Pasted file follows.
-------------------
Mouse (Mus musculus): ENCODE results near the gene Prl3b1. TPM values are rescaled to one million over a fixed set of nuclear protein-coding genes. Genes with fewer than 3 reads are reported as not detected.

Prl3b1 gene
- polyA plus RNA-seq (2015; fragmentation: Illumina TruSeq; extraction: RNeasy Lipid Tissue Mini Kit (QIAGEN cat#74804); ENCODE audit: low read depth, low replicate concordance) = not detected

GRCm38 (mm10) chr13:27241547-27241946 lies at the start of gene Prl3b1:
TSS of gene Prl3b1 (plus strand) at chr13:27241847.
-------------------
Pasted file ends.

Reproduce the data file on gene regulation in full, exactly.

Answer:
Mouse (Mus musculus): ENCODE results near the gene Prl3b1. TPM values are rescaled to one million over a fixed set of nuclear protein-coding genes. Genes with fewer than 3 reads are reported as not detected.

Prl3b1 gene
- polyA plus RNA-seq (2015; fragmentation: Illumina TruSeq; extraction: RNeasy Lipid Tissue Mini Kit (QIAGEN cat#74804); ENCODE audit: low read depth, low replicate concordance) = not detected

GRCm38 (mm10) chr13:27241547-27241946 lies at the start of gene Prl3b1:
TSS of gene Prl3b1 (plus strand) at chr13:27241847.